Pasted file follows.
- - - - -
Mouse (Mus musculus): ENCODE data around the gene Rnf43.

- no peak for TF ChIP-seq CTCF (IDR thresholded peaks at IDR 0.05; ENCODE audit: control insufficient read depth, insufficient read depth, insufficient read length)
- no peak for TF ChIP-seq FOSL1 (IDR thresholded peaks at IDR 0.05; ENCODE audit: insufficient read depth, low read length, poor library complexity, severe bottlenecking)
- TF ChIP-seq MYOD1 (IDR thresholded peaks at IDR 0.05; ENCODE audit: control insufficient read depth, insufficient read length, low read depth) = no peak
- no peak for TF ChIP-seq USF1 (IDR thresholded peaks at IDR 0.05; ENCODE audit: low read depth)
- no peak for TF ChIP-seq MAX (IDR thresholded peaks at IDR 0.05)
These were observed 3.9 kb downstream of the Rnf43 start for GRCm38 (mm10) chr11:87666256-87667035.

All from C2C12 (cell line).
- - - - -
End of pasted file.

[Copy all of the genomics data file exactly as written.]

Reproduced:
Mouse (Mus musculus): ENCODE data around the gene Rnf43.

- no peak for TF ChIP-seq CTCF (IDR thresholded peaks at IDR 0.05; ENCODE audit: control insufficient read depth, insufficient read depth, insufficient read length)
- no peak for TF ChIP-seq FOSL1 (IDR thresholded peaks at IDR 0.05; ENCODE audit: insufficient read depth, low read length, poor library complexity, severe bottlenecking)
- TF ChIP-seq MYOD1 (IDR thresholded peaks at IDR 0.05; ENCODE audit: control insufficient read depth, insufficient read length, low read depth) = no peak
- no peak for TF ChIP-seq USF1 (IDR thresholded peaks at IDR 0.05; ENCODE audit: low read depth)
- no peak for TF ChIP-seq MAX (IDR thresholded peaks at IDR 0.05)
These were observed 3.9 kb downstream of the Rnf43 start for GRCm38 (mm10) chr11:87666256-87667035.

All from C2C12 (cell line).